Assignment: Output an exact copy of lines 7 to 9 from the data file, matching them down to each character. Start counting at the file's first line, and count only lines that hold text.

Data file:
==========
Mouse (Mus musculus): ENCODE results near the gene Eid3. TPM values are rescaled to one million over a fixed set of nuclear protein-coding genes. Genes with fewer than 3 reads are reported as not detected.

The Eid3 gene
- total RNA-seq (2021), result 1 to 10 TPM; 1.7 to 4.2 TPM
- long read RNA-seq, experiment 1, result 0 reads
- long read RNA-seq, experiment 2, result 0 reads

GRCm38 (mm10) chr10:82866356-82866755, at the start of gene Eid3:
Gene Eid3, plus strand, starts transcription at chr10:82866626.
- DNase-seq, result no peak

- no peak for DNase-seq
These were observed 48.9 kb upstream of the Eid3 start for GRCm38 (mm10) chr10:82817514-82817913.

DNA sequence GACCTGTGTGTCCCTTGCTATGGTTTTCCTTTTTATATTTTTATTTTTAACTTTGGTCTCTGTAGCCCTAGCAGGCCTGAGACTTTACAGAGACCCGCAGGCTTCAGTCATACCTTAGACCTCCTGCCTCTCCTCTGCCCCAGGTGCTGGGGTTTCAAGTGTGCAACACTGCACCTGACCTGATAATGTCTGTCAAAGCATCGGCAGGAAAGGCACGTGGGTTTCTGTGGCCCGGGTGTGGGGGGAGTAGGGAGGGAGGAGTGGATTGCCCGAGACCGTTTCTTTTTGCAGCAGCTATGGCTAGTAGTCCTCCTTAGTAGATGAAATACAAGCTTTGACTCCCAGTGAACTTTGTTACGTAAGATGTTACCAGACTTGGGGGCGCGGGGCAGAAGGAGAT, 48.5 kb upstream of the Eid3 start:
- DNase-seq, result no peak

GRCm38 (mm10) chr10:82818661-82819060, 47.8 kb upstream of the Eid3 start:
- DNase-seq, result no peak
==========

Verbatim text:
Gene Eid3, plus strand, starts transcription at chr10:82866626.
- DNase-seq, result no peak

- no peak for DNase-seq